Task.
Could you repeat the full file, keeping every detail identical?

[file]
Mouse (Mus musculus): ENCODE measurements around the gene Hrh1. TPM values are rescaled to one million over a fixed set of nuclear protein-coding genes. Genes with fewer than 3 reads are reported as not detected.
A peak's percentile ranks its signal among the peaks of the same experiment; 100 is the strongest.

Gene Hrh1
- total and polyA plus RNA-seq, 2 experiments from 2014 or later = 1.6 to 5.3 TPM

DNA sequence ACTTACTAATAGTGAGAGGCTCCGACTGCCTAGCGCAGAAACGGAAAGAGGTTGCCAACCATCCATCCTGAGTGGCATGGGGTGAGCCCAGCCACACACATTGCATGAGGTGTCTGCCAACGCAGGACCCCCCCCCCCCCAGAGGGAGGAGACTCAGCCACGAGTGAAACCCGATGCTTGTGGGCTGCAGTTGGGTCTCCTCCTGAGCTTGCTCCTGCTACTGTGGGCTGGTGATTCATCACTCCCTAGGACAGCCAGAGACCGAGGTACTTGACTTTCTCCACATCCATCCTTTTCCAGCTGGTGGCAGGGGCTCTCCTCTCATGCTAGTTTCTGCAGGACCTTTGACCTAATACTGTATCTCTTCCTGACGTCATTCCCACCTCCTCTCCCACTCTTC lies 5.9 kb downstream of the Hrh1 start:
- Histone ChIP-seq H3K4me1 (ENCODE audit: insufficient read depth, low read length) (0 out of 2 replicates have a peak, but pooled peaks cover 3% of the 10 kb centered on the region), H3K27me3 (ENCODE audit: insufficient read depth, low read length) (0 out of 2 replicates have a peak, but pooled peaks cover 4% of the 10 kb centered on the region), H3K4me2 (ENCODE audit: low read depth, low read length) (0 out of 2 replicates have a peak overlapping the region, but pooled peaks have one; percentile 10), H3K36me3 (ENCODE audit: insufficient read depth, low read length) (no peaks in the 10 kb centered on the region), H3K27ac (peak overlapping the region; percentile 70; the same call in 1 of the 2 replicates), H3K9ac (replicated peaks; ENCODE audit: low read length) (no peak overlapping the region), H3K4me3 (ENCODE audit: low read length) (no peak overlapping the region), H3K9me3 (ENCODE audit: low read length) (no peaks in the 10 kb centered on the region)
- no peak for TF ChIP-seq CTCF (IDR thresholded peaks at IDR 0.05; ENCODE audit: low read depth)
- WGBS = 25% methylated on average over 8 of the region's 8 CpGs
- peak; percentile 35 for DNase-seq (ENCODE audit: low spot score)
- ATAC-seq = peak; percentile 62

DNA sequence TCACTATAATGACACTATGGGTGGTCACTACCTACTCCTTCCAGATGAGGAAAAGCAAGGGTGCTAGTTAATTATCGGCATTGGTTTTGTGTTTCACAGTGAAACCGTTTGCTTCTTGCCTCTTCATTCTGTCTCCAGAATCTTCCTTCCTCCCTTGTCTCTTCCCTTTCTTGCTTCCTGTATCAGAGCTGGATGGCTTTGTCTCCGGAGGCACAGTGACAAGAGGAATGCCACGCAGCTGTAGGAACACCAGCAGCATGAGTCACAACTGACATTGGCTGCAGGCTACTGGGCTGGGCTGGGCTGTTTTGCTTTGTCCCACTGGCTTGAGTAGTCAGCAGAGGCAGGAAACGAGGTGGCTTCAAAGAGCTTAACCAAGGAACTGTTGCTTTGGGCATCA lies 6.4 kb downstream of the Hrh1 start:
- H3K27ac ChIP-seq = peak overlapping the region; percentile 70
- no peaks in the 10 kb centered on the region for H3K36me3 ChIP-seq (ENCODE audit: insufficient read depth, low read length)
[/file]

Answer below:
Mouse (Mus musculus): ENCODE measurements around the gene Hrh1. TPM values are rescaled to one million over a fixed set of nuclear protein-coding genes. Genes with fewer than 3 reads are reported as not detected.
A peak's percentile ranks its signal among the peaks of the same experiment; 100 is the strongest.

Gene Hrh1
- total and polyA plus RNA-seq, 2 experiments from 2014 or later = 1.6 to 5.3 TPM

DNA sequence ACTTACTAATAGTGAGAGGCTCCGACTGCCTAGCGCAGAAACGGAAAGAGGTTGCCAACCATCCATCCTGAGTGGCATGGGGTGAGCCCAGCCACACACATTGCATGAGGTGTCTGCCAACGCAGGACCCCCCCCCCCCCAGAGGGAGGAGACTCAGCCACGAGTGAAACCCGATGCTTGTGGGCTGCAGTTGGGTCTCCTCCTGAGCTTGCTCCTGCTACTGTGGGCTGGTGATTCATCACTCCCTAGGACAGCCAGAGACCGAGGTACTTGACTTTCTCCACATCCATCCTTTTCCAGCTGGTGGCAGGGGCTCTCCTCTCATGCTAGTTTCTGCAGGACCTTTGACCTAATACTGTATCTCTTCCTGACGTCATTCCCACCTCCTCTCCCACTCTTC lies 5.9 kb downstream of the Hrh1 start:
- Histone ChIP-seq H3K4me1 (ENCODE audit: insufficient read depth, low read length) (0 out of 2 replicates have a peak, but pooled peaks cover 3% of the 10 kb centered on the region), H3K27me3 (ENCODE audit: insufficient read depth, low read length) (0 out of 2 replicates have a peak, but pooled peaks cover 4% of the 10 kb centered on the region), H3K4me2 (ENCODE audit: low read depth, low read length) (0 out of 2 replicates have a peak overlapping the region, but pooled peaks have one; percentile 10), H3K36me3 (ENCODE audit: insufficient read depth, low read length) (no peaks in the 10 kb centered on the region), H3K27ac (peak overlapping the region; percentile 70; the same call in 1 of the 2 replicates), H3K9ac (replicated peaks; ENCODE audit: low read length) (no peak overlapping the region), H3K4me3 (ENCODE audit: low read length) (no peak overlapping the region), H3K9me3 (ENCODE audit: low read length) (no peaks in the 10 kb centered on the region)
- no peak for TF ChIP-seq CTCF (IDR thresholded peaks at IDR 0.05; ENCODE audit: low read depth)
- WGBS = 25% methylated on average over 8 of the region's 8 CpGs
- peak; percentile 35 for DNase-seq (ENCODE audit: low spot score)
- ATAC-seq = peak; percentile 62

DNA sequence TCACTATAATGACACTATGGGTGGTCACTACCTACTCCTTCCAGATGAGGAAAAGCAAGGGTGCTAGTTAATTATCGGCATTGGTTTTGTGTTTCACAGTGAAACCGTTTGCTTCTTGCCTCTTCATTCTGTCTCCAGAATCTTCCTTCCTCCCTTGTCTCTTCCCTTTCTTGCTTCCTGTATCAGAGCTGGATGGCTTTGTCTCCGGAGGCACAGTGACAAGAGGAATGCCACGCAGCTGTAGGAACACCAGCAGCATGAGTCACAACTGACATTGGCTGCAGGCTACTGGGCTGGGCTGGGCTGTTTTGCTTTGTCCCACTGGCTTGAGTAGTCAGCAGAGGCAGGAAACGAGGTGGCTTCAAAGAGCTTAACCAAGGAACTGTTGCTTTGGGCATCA lies 6.4 kb downstream of the Hrh1 start:
- H3K27ac ChIP-seq = peak overlapping the region; percentile 70
- no peaks in the 10 kb centered on the region for H3K36me3 ChIP-seq (ENCODE audit: insufficient read depth, low read length)